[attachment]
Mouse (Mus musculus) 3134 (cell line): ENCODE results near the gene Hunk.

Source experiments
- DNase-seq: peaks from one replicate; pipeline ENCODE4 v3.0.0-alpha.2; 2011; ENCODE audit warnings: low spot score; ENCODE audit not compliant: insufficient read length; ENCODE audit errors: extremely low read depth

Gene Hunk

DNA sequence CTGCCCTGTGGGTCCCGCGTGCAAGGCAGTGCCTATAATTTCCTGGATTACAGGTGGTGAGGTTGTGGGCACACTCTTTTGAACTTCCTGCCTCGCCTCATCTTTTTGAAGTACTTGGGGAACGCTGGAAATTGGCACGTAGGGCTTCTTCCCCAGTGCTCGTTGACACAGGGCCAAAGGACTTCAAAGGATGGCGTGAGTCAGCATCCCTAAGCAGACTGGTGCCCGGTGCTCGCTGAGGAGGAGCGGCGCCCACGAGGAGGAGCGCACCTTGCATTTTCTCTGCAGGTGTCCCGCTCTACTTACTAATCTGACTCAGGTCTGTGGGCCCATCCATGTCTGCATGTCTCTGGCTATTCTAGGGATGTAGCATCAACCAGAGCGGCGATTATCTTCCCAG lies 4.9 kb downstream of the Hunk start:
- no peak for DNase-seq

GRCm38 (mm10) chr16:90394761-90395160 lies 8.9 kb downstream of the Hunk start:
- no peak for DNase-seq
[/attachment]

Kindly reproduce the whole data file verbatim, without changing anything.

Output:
Mouse (Mus musculus) 3134 (cell line): ENCODE results near the gene Hunk.

Source experiments
- DNase-seq: peaks from one replicate; pipeline ENCODE4 v3.0.0-alpha.2; 2011; ENCODE audit warnings: low spot score; ENCODE audit not compliant: insufficient read length; ENCODE audit errors: extremely low read depth

Gene Hunk

DNA sequence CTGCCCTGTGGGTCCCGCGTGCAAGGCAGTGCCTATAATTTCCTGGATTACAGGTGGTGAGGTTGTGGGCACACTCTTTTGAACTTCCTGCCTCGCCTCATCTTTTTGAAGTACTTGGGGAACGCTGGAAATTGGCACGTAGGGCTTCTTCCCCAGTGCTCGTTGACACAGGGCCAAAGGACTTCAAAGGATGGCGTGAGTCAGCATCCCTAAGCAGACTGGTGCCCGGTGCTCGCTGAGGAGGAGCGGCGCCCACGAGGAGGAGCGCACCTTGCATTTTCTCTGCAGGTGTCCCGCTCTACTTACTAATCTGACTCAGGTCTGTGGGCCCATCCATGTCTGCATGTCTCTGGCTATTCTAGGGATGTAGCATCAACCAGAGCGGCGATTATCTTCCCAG lies 4.9 kb downstream of the Hunk start:
- no peak for DNase-seq

GRCm38 (mm10) chr16:90394761-90395160 lies 8.9 kb downstream of the Hunk start:
- no peak for DNase-seq